Thickening soup

How to Thicken Soups, Sauces, Stews and Other Foods.

by Seraphina's Kitchen on April 29, 2014

We’ve all been there – we’ve spent precious time and effort on a meal and ended up with something that tastes great but is much  ‘runnier’ than we want it to be. Fortunately there are a number of ways to thicken our dishes and nearly all of them use kitchen cupboard staples.

A Roux is a mixture of equal measures of flour and fat. It is made by mixing the two components over heat, where the cooking improves the flavour of the raw flour. It is called a white roux when it’s just beginning to turn beige (this takes 5 to 15 minutes) and a blond roux when the mixture has become golden.

A roux can be used at the start of the cooking process, where additional ingredients are added to it (eg cheese sauce) or to thicken already prepared meals such as soups.

A Slurry is a mixture of equal amounts of flour and cold water. You do not need to mix it over heat but once it’s been added to the mixture that needs thickening, the mixture should continue to cook for at least another 5 minutes so that  the flour’s raw taste is cooked away.

For something more ‘powerful’ than flour try Arrowroot or Cornstarch. Simply add a little liquid (stock, water, wine etc) to make a paste, remembering to always add the liquid to the dried arrowroot or cornstarch instead of vice versa, or you’ll end up with lumps! The paste can then be added to your mixture.

NOTE:  Always use a whisk when adding any starch-based thickener to a hot dish. To get the best results, whisk rapidly as you are slowly adding the paste.

pouring custardEggs are effective for thickening custards, soups and sauces – you can use whole eggs, just the yolks or a mixture of the two.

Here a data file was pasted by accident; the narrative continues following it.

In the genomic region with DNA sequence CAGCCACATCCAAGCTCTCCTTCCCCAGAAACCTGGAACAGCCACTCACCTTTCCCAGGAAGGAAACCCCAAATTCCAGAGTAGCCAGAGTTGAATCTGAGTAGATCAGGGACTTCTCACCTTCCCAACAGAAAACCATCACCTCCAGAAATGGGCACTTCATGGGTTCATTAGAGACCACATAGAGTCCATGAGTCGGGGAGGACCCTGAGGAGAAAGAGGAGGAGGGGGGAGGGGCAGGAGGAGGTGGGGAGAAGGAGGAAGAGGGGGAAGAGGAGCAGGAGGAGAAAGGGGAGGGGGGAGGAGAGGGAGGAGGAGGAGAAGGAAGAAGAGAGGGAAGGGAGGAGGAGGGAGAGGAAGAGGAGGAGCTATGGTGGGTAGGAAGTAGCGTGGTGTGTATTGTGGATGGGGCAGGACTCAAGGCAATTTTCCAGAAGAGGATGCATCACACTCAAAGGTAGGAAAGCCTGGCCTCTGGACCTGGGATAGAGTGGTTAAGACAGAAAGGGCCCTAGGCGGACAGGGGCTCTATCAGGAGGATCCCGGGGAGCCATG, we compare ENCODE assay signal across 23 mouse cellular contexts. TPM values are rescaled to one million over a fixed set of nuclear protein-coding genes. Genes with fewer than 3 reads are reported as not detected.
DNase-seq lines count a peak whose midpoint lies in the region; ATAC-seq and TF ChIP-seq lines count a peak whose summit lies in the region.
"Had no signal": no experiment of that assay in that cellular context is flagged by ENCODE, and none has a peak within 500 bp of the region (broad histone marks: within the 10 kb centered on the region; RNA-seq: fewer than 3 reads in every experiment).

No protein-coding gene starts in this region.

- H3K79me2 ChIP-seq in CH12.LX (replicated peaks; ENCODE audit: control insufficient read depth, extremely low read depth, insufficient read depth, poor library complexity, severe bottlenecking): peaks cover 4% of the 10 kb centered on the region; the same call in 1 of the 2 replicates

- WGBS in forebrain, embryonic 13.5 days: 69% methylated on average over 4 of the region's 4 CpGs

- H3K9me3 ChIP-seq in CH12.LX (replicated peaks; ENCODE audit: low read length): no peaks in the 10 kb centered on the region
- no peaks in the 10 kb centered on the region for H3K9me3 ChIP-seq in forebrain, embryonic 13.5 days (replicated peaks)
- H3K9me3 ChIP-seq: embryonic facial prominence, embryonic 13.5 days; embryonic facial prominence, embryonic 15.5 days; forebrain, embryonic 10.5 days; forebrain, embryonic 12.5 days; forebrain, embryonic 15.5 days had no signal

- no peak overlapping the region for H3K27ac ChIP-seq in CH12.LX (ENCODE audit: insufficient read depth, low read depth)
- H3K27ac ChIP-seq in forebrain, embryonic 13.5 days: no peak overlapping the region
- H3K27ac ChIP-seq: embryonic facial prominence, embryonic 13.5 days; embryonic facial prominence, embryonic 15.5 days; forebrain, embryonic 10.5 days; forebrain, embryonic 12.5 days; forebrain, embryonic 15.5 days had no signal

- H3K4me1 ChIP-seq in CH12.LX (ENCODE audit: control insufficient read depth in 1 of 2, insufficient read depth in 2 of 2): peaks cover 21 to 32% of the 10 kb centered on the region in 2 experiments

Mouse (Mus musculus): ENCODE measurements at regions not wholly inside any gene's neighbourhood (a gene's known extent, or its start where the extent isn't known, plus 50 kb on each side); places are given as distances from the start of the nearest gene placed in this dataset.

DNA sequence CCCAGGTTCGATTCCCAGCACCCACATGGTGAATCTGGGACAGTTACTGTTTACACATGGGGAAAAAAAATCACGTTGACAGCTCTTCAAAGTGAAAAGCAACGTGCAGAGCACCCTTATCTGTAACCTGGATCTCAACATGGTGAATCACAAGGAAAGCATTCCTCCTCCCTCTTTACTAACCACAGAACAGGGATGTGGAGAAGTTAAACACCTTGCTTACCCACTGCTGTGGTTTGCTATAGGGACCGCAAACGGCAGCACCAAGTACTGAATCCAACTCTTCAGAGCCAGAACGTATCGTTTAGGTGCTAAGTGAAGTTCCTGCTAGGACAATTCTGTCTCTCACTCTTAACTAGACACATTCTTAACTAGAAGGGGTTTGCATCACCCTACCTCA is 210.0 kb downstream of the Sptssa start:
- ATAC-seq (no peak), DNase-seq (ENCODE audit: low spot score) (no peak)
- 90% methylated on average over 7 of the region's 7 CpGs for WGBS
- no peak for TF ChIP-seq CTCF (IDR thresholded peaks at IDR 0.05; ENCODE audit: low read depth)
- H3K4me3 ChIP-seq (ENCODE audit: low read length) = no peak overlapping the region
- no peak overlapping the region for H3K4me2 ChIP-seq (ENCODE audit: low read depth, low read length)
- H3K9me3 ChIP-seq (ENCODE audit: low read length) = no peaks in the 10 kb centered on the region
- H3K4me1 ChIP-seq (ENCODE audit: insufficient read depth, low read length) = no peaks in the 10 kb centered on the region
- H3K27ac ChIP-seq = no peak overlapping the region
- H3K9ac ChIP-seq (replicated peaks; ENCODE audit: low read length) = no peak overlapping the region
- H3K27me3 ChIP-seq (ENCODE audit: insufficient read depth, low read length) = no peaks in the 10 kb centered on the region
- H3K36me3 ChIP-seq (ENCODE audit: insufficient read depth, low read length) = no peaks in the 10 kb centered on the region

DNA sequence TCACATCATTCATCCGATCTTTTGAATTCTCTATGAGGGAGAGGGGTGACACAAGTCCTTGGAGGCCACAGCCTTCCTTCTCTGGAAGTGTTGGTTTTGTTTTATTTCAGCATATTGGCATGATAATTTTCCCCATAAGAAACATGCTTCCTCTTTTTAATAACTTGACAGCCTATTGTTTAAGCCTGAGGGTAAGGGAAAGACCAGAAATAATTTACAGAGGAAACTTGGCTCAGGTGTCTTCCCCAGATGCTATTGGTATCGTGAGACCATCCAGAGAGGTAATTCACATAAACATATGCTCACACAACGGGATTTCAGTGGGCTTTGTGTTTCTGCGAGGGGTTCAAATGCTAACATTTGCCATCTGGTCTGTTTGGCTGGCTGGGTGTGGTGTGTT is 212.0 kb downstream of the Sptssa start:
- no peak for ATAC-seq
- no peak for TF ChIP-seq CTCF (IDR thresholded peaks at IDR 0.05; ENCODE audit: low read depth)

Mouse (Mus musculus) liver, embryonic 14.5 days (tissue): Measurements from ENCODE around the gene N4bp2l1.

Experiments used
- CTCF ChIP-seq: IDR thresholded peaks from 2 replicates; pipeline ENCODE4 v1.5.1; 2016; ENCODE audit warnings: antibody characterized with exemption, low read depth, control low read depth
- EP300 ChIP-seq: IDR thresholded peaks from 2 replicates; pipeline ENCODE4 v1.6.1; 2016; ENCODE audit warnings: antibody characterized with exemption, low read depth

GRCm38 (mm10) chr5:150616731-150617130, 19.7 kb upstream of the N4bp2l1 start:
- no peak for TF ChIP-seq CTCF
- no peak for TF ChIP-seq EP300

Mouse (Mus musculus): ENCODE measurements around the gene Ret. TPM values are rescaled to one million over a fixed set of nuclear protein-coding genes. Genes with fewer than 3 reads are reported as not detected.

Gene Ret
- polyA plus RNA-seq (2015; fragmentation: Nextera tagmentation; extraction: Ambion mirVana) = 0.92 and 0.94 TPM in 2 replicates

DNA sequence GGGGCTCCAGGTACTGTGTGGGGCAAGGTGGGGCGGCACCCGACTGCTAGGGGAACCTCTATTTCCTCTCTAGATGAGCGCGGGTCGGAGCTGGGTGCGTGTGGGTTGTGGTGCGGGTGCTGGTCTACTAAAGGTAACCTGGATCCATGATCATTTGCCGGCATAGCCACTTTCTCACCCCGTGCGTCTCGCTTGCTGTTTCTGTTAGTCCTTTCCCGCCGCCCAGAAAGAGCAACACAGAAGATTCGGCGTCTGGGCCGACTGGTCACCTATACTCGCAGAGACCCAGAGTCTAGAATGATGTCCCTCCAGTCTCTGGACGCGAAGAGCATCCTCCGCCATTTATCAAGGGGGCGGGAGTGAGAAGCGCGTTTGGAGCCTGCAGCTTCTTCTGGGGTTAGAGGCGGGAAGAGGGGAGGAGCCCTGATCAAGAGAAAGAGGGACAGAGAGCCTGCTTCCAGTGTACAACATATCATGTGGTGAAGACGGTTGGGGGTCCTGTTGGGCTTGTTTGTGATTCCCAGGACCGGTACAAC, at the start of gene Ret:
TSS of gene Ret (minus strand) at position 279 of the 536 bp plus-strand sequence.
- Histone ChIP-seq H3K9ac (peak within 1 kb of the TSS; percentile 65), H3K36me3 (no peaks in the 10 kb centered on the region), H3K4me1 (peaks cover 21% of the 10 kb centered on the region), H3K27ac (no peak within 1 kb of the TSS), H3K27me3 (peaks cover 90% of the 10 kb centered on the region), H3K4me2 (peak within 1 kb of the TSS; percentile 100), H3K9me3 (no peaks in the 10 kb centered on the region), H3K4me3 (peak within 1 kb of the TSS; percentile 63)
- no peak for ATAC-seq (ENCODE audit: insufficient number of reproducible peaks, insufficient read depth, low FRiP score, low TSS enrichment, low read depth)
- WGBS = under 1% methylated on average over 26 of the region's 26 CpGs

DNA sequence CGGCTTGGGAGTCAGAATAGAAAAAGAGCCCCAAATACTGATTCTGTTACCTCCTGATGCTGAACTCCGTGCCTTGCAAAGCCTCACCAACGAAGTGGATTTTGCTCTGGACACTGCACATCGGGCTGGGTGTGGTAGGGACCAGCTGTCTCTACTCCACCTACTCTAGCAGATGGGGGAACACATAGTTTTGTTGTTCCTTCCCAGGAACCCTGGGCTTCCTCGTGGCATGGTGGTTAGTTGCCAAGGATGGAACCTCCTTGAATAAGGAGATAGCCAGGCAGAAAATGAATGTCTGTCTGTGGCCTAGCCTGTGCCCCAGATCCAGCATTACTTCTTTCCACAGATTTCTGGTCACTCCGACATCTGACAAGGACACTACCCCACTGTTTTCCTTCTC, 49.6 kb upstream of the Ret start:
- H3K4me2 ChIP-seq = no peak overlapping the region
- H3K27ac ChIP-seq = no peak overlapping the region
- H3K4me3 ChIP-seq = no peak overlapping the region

The important thing to watch out for is not to heat the eggs too quickly. This can be avoided by lightly beating the eggs and then rapidly stirring in some of your hot mixture. Then over a low heat add this warmed egg mixture to your dish and stir until the desired thickness is achieved.

Combine cooked Potatoes with a little liquid, purée, and then stir into the mixture that needs thickening. This works very well for soups and stews.

Cooked Rice can also be used – just combine with a small amount of liquid, purée into a thick sauce and add as required!

Bread or fresh Bread Crumbs also make good thickeners. Make fresh bread crumbs by placing bread slices into a food processor or blender and ‘pulsing’ until you have bread crumbs. Or remove the crusts and crumble the bread by hand. Start by adding around a quarter of a cup of bread crumbs, adding more as needed.

Quick-Cooking Oatmeal and left-over Cooked Oatmeal can also be used in the same way as bread.

For mixtures such a soups and stews a thicker consistency can often be easily achieved by removing some of the mixture, blending it into a smooth consistency and stirring it back into the pot. This method requires no additional ingredients and will not affect the flavour of your dish.

Is there anything not covered here that you’ve had success with? Let us know by leaving a comment!

{ 7 comments… read them below or add one }

Connie April 30, 2014 at 8:01 pm

All of these are fairly obvious but not one has crossed my mind when I’ve needed to thicken soup Great list.


Caroline June 10, 2014 at 6:59 am

Cornflour is a staple in my kitchen and I use it to thicken pretty much everything. Like the idea of adding rice or potatoes as it’ll make the meal go further.


Julie July 2, 2014 at 7:20 am

No more runny soups. Yay!


Karen July 3, 2014 at 8:49 pm

I’ve used crushed crackers on occasion – they’ve worked well.


Tara July 23, 2014 at 8:40 am

Very useful. Thanks.


Kay July 29, 2014 at 10:30 am

Great article. I’m a fan of adding potato to soups. Thickens it and also makes it more filling – great for winter. 🙂


Audrey August 25, 2014 at 9:41 pm

Use pureed vegetables and you’ll get extra goodness as well!


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